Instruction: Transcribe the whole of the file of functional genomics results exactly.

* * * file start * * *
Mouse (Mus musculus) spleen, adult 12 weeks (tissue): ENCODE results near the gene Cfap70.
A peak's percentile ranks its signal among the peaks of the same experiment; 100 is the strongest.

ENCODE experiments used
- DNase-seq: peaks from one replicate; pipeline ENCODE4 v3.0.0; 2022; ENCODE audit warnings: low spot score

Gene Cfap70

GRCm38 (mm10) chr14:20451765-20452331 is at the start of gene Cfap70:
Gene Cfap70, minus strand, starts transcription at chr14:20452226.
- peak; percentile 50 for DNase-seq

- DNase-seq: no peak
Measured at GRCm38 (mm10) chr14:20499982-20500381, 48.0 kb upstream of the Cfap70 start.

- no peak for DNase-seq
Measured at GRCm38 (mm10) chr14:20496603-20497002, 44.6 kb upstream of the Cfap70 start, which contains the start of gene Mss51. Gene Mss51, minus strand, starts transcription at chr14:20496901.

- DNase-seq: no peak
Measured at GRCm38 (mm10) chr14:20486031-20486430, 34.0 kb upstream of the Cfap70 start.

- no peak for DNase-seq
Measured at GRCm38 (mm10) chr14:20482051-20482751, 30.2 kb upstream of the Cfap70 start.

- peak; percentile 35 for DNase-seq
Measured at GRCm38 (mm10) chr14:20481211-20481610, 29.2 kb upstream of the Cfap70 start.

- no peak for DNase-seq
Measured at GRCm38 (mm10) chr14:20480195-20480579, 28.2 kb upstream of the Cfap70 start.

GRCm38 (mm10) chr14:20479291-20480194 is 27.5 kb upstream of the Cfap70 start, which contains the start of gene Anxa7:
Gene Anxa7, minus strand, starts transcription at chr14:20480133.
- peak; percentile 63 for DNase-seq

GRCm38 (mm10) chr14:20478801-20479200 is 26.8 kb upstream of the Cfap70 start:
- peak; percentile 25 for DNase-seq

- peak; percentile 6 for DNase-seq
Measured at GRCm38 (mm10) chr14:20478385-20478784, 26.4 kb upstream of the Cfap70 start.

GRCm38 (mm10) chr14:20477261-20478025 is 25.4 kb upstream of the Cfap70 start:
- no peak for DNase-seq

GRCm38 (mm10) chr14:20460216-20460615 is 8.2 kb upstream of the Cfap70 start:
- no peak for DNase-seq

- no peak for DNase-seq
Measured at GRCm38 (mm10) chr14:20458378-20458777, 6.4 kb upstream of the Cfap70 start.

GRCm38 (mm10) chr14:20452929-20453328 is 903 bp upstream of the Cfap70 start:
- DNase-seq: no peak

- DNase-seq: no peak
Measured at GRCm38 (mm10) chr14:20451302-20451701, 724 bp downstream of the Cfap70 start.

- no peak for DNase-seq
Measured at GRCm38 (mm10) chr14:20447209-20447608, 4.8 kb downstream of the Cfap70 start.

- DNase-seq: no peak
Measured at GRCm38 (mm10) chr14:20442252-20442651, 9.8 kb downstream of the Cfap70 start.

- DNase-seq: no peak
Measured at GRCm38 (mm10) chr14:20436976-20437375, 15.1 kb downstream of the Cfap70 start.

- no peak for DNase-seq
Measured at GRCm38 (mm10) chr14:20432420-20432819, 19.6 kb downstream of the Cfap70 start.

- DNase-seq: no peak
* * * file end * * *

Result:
Mouse (Mus musculus) spleen, adult 12 weeks (tissue): ENCODE results near the gene Cfap70.
A peak's percentile ranks its signal among the peaks of the same experiment; 100 is the strongest.

ENCODE experiments used
- DNase-seq: peaks from one replicate; pipeline ENCODE4 v3.0.0; 2022; ENCODE audit warnings: low spot score

Gene Cfap70

GRCm38 (mm10) chr14:20451765-20452331 is at the start of gene Cfap70:
Gene Cfap70, minus strand, starts transcription at chr14:20452226.
- peak; percentile 50 for DNase-seq

- DNase-seq: no peak
Measured at GRCm38 (mm10) chr14:20499982-20500381, 48.0 kb upstream of the Cfap70 start.

- no peak for DNase-seq
Measured at GRCm38 (mm10) chr14:20496603-20497002, 44.6 kb upstream of the Cfap70 start, which contains the start of gene Mss51. Gene Mss51, minus strand, starts transcription at chr14:20496901.

- DNase-seq: no peak
Measured at GRCm38 (mm10) chr14:20486031-20486430, 34.0 kb upstream of the Cfap70 start.

- no peak for DNase-seq
Measured at GRCm38 (mm10) chr14:20482051-20482751, 30.2 kb upstream of the Cfap70 start.

- peak; percentile 35 for DNase-seq
Measured at GRCm38 (mm10) chr14:20481211-20481610, 29.2 kb upstream of the Cfap70 start.

- no peak for DNase-seq
Measured at GRCm38 (mm10) chr14:20480195-20480579, 28.2 kb upstream of the Cfap70 start.

GRCm38 (mm10) chr14:20479291-20480194 is 27.5 kb upstream of the Cfap70 start, which contains the start of gene Anxa7:
Gene Anxa7, minus strand, starts transcription at chr14:20480133.
- peak; percentile 63 for DNase-seq

GRCm38 (mm10) chr14:20478801-20479200 is 26.8 kb upstream of the Cfap70 start:
- peak; percentile 25 for DNase-seq

- peak; percentile 6 for DNase-seq
Measured at GRCm38 (mm10) chr14:20478385-20478784, 26.4 kb upstream of the Cfap70 start.

GRCm38 (mm10) chr14:20477261-20478025 is 25.4 kb upstream of the Cfap70 start:
- no peak for DNase-seq

GRCm38 (mm10) chr14:20460216-20460615 is 8.2 kb upstream of the Cfap70 start:
- no peak for DNase-seq

- no peak for DNase-seq
Measured at GRCm38 (mm10) chr14:20458378-20458777, 6.4 kb upstream of the Cfap70 start.

GRCm38 (mm10) chr14:20452929-20453328 is 903 bp upstream of the Cfap70 start:
- DNase-seq: no peak

- DNase-seq: no peak
Measured at GRCm38 (mm10) chr14:20451302-20451701, 724 bp downstream of the Cfap70 start.

- no peak for DNase-seq
Measured at GRCm38 (mm10) chr14:20447209-20447608, 4.8 kb downstream of the Cfap70 start.

- DNase-seq: no peak
Measured at GRCm38 (mm10) chr14:20442252-20442651, 9.8 kb downstream of the Cfap70 start.

- DNase-seq: no peak
Measured at GRCm38 (mm10) chr14:20436976-20437375, 15.1 kb downstream of the Cfap70 start.

- no peak for DNase-seq
Measured at GRCm38 (mm10) chr14:20432420-20432819, 19.6 kb downstream of the Cfap70 start.

- DNase-seq: no peak